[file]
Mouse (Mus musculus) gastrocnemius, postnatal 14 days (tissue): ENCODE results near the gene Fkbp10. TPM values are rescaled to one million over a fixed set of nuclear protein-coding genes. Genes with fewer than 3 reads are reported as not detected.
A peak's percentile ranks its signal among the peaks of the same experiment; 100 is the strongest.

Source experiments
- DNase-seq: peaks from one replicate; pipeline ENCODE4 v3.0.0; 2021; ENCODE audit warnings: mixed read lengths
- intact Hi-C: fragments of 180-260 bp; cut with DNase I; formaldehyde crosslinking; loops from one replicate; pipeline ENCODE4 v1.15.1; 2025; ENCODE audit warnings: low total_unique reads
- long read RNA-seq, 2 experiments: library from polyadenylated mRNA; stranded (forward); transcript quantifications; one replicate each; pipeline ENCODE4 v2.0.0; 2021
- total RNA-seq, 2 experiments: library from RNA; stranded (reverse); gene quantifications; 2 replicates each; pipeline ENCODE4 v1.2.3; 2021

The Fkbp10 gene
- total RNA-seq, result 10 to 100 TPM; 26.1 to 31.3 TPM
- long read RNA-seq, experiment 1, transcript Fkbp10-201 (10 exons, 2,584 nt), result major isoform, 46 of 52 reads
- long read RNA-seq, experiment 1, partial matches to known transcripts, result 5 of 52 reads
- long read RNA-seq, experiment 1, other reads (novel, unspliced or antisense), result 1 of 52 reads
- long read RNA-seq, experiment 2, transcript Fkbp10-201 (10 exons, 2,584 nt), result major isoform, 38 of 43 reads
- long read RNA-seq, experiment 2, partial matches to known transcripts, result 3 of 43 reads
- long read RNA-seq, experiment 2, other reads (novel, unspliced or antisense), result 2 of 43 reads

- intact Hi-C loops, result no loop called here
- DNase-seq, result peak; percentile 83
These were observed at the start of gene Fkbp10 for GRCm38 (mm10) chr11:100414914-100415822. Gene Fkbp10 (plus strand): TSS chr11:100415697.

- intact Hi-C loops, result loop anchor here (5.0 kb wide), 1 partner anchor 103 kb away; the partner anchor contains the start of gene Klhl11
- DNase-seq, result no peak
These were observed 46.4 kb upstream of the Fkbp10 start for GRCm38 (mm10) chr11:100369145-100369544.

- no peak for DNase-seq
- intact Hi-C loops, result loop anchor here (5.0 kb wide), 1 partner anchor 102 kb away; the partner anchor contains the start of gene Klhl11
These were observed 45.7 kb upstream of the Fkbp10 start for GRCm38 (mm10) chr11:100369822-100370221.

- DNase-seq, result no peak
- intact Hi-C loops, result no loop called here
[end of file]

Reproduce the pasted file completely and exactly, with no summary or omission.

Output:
Mouse (Mus musculus) gastrocnemius, postnatal 14 days (tissue): ENCODE results near the gene Fkbp10. TPM values are rescaled to one million over a fixed set of nuclear protein-coding genes. Genes with fewer than 3 reads are reported as not detected.
A peak's percentile ranks its signal among the peaks of the same experiment; 100 is the strongest.

Source experiments
- DNase-seq: peaks from one replicate; pipeline ENCODE4 v3.0.0; 2021; ENCODE audit warnings: mixed read lengths
- intact Hi-C: fragments of 180-260 bp; cut with DNase I; formaldehyde crosslinking; loops from one replicate; pipeline ENCODE4 v1.15.1; 2025; ENCODE audit warnings: low total_unique reads
- long read RNA-seq, 2 experiments: library from polyadenylated mRNA; stranded (forward); transcript quantifications; one replicate each; pipeline ENCODE4 v2.0.0; 2021
- total RNA-seq, 2 experiments: library from RNA; stranded (reverse); gene quantifications; 2 replicates each; pipeline ENCODE4 v1.2.3; 2021

The Fkbp10 gene
- total RNA-seq, result 10 to 100 TPM; 26.1 to 31.3 TPM
- long read RNA-seq, experiment 1, transcript Fkbp10-201 (10 exons, 2,584 nt), result major isoform, 46 of 52 reads
- long read RNA-seq, experiment 1, partial matches to known transcripts, result 5 of 52 reads
- long read RNA-seq, experiment 1, other reads (novel, unspliced or antisense), result 1 of 52 reads
- long read RNA-seq, experiment 2, transcript Fkbp10-201 (10 exons, 2,584 nt), result major isoform, 38 of 43 reads
- long read RNA-seq, experiment 2, partial matches to known transcripts, result 3 of 43 reads
- long read RNA-seq, experiment 2, other reads (novel, unspliced or antisense), result 2 of 43 reads

- intact Hi-C loops, result no loop called here
- DNase-seq, result peak; percentile 83
These were observed at the start of gene Fkbp10 for GRCm38 (mm10) chr11:100414914-100415822. Gene Fkbp10 (plus strand): TSS chr11:100415697.

- intact Hi-C loops, result loop anchor here (5.0 kb wide), 1 partner anchor 103 kb away; the partner anchor contains the start of gene Klhl11
- DNase-seq, result no peak
These were observed 46.4 kb upstream of the Fkbp10 start for GRCm38 (mm10) chr11:100369145-100369544.

- no peak for DNase-seq
- intact Hi-C loops, result loop anchor here (5.0 kb wide), 1 partner anchor 102 kb away; the partner anchor contains the start of gene Klhl11
These were observed 45.7 kb upstream of the Fkbp10 start for GRCm38 (mm10) chr11:100369822-100370221.

- DNase-seq, result no peak
- intact Hi-C loops, result no loop called here